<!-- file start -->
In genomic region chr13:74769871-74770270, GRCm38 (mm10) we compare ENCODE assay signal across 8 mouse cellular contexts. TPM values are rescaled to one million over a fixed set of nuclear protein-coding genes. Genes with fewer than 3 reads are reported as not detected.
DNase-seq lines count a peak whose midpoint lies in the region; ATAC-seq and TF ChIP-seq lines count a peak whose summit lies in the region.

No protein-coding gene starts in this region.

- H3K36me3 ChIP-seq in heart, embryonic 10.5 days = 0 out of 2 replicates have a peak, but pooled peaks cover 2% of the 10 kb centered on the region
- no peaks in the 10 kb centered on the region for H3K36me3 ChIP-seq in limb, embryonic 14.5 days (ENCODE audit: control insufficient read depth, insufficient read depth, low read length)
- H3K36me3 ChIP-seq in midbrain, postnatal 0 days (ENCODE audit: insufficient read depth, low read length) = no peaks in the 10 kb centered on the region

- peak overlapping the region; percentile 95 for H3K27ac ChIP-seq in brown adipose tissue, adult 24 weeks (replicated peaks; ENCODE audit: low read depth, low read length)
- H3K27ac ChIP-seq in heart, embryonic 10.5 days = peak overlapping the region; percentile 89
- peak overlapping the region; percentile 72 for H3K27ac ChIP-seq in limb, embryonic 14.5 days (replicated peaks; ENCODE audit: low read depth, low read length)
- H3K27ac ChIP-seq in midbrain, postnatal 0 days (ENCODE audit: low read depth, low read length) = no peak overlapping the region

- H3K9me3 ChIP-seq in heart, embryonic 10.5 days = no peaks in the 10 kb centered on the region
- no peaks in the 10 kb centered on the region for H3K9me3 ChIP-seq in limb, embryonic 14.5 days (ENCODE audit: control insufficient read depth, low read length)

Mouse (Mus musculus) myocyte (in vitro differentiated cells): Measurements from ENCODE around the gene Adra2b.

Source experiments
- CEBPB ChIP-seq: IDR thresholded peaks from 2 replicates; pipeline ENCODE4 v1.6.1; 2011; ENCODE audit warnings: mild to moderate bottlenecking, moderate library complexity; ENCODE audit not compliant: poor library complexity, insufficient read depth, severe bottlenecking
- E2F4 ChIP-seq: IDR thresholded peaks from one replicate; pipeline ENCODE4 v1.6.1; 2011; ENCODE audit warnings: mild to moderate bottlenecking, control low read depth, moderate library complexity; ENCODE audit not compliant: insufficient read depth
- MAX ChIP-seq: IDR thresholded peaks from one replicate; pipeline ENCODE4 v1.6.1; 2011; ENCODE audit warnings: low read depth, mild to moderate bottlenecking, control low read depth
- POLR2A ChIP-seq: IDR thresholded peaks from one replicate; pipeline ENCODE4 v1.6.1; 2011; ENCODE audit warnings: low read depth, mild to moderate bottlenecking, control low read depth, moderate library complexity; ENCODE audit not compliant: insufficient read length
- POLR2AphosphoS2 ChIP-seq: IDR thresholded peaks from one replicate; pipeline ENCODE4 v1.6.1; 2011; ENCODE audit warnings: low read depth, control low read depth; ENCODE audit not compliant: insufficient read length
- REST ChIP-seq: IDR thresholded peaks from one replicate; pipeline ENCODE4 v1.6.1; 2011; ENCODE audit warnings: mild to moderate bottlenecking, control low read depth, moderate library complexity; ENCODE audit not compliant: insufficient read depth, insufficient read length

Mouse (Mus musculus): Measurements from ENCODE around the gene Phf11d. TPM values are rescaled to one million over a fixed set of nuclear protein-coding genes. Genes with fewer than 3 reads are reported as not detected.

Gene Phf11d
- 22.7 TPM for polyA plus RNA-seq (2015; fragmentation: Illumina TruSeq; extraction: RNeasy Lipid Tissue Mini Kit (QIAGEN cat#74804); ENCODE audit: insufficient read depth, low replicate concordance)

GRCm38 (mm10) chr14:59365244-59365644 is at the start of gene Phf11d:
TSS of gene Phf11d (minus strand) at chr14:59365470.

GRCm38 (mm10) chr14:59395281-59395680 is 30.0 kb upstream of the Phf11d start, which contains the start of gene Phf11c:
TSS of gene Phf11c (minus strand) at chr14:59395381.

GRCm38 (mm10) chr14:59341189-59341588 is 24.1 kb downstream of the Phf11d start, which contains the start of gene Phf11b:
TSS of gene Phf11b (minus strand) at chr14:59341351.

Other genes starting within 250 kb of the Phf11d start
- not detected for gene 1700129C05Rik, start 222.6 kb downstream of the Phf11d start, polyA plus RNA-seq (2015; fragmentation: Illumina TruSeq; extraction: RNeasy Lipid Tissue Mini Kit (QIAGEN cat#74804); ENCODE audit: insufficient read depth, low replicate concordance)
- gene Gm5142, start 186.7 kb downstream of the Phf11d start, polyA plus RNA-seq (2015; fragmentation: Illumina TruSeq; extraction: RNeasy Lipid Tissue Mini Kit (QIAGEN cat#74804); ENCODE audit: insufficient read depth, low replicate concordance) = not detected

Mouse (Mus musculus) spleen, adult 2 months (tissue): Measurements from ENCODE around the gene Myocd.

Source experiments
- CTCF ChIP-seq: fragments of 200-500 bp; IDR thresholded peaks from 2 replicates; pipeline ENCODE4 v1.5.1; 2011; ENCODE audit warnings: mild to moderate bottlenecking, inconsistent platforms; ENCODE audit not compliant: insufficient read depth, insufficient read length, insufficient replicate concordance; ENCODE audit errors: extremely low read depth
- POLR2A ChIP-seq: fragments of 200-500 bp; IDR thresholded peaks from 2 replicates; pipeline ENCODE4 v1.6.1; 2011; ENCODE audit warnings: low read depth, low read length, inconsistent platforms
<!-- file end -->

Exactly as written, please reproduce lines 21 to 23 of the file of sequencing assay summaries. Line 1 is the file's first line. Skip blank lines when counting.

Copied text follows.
Mouse (Mus musculus): Measurements from ENCODE around the gene Phf11d. TPM values are rescaled to one million over a fixed set of nuclear protein-coding genes. Genes with fewer than 3 reads are reported as not detected.

Gene Phf11d
- 22.7 TPM for polyA plus RNA-seq (2015; fragmentation: Illumina TruSeq; extraction: RNeasy Lipid Tissue Mini Kit (QIAGEN cat#74804); ENCODE audit: insufficient read depth, low replicate concordance)